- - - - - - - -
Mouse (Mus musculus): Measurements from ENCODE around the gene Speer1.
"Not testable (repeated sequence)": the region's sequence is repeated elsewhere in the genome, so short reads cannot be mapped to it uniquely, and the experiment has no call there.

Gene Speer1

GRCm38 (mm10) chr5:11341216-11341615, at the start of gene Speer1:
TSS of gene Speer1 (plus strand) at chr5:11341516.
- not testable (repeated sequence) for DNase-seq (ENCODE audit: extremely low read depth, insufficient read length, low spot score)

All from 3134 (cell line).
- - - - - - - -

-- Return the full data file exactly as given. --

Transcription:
Mouse (Mus musculus): Measurements from ENCODE around the gene Speer1.
"Not testable (repeated sequence)": the region's sequence is repeated elsewhere in the genome, so short reads cannot be mapped to it uniquely, and the experiment has no call there.

Gene Speer1

GRCm38 (mm10) chr5:11341216-11341615, at the start of gene Speer1:
TSS of gene Speer1 (plus strand) at chr5:11341516.
- not testable (repeated sequence) for DNase-seq (ENCODE audit: extremely low read depth, insufficient read length, low spot score)

All from 3134 (cell line).